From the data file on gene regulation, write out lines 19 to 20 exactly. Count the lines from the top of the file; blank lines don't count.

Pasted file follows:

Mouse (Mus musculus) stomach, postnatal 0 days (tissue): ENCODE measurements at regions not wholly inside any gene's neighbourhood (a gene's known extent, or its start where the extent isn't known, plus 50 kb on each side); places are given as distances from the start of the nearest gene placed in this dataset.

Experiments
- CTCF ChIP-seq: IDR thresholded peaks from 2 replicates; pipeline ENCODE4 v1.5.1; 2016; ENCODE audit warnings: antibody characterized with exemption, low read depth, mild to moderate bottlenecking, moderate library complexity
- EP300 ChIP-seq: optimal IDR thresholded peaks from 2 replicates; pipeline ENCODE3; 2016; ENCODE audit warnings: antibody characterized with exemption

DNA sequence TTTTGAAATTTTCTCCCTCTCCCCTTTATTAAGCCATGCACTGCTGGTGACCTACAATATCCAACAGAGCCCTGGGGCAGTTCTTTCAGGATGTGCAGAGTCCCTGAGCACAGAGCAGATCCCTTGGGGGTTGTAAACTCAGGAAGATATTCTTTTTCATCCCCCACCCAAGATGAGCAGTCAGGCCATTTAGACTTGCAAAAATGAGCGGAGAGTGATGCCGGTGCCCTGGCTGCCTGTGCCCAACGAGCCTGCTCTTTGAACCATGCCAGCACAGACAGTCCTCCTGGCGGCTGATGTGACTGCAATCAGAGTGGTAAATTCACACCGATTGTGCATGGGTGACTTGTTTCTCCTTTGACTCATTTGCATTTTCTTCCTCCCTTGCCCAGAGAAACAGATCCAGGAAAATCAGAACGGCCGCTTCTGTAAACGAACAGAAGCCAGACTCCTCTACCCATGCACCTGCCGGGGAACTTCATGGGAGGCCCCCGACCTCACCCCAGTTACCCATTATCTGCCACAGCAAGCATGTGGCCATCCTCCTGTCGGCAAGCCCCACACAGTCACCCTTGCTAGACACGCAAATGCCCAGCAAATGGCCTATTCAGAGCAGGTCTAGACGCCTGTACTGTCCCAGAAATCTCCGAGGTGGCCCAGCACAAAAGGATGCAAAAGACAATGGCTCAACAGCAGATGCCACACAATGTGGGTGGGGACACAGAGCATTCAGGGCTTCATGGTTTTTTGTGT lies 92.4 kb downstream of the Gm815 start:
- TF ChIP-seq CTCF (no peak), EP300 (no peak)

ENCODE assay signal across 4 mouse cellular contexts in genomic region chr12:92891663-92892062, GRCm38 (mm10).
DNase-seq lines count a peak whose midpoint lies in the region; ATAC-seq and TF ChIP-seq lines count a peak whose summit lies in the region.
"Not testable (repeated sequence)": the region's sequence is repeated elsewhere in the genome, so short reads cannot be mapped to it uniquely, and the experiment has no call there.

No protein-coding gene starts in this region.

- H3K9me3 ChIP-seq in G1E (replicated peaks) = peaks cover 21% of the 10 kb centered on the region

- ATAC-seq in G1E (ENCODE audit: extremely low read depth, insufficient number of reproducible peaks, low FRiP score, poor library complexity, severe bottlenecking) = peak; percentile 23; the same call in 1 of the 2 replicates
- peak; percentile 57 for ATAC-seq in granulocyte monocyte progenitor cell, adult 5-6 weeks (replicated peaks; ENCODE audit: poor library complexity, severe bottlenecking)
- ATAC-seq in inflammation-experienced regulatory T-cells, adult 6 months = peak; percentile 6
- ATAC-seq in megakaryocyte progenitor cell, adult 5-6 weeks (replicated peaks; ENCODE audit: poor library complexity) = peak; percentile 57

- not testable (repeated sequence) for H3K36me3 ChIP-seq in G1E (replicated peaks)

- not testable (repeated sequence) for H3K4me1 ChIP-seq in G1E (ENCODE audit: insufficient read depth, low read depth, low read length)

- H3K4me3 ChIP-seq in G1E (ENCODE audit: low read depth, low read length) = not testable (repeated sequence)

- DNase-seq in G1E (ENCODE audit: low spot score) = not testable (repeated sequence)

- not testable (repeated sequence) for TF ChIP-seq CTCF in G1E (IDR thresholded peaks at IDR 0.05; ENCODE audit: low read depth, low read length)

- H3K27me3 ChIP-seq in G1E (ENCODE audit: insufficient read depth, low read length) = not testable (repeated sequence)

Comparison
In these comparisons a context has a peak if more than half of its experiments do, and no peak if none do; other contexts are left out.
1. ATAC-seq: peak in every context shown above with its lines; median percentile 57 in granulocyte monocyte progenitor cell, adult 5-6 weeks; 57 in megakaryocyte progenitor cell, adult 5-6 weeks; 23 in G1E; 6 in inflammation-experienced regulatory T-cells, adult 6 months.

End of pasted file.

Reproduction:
- DNase-seq in G1E (ENCODE audit: low spot score) = not testable (repeated sequence)

- not testable (repeated sequence) for TF ChIP-seq CTCF in G1E (IDR thresholded peaks at IDR 0.05; ENCODE audit: low read depth, low read length)